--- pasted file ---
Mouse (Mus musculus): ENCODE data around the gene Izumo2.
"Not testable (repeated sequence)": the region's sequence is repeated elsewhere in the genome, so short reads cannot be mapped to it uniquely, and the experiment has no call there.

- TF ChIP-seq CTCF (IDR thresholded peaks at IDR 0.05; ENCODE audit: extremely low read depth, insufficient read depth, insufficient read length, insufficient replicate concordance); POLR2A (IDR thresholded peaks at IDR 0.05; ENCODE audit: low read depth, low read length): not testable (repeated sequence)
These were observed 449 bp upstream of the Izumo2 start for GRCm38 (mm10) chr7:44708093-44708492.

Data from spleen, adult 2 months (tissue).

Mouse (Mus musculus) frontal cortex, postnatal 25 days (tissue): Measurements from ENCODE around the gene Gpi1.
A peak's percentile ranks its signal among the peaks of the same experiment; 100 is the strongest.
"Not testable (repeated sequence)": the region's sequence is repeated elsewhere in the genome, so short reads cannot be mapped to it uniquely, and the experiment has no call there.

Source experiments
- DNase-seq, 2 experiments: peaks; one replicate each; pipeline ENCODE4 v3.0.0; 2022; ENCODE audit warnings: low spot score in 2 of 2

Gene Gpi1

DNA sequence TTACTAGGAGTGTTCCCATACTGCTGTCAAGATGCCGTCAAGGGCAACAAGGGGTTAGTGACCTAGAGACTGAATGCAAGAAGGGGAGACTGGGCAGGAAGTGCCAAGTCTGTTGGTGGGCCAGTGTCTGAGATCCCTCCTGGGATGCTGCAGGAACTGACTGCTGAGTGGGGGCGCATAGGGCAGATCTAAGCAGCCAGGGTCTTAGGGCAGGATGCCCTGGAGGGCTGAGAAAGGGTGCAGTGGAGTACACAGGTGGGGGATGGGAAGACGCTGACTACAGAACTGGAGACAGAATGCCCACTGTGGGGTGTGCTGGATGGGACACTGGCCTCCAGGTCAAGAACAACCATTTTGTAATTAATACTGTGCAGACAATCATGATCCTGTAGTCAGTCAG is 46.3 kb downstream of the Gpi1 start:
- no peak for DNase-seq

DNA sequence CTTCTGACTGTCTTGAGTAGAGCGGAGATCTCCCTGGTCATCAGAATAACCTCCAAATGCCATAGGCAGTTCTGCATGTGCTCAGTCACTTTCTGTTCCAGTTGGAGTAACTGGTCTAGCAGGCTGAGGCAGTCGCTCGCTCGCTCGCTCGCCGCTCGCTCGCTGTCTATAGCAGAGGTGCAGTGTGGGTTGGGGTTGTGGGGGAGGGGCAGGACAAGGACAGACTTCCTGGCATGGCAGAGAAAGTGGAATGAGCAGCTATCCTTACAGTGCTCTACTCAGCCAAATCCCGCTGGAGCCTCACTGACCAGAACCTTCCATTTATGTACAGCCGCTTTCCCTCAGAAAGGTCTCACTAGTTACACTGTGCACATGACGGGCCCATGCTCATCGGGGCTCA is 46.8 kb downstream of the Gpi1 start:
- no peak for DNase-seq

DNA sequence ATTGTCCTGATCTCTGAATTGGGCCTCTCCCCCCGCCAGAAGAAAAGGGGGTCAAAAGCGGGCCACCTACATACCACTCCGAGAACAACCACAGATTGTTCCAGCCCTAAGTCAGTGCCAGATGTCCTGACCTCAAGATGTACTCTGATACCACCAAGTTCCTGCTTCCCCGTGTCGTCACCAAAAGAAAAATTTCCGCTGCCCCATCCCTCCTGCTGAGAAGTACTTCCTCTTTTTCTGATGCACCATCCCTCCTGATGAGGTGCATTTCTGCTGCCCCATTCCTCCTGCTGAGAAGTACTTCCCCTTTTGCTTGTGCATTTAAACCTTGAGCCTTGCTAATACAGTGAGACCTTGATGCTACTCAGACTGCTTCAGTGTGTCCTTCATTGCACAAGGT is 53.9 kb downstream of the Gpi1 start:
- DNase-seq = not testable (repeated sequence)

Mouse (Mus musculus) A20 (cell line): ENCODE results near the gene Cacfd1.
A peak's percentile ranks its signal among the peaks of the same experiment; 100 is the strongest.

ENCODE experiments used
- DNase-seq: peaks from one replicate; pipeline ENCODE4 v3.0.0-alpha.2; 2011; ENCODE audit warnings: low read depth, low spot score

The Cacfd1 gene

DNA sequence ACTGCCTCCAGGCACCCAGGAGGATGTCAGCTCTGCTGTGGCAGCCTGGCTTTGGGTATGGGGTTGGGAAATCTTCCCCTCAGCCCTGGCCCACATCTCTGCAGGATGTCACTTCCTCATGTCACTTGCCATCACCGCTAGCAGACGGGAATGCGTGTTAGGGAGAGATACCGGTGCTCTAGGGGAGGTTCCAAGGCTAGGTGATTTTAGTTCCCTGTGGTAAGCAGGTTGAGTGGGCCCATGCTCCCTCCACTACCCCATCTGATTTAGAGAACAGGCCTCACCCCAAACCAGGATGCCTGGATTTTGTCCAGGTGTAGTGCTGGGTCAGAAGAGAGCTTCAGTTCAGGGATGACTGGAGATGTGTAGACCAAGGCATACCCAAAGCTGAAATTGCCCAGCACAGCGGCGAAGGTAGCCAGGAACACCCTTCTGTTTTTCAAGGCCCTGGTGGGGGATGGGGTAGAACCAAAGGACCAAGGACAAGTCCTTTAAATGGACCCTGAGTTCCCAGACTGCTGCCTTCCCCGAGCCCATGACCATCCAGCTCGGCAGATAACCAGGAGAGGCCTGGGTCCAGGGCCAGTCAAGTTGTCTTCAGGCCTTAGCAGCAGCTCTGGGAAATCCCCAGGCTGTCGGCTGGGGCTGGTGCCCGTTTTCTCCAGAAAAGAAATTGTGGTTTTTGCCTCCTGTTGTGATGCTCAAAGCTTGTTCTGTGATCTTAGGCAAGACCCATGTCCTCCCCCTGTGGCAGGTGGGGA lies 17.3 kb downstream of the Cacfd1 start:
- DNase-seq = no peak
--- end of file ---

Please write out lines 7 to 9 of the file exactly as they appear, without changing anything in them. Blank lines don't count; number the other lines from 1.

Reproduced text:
A peak's percentile ranks its signal among the peaks of the same experiment; 100 is the strongest.
"Not testable (repeated sequence)": the region's sequence is repeated elsewhere in the genome, so short reads cannot be mapped to it uniquely, and the experiment has no call there.

Source experiments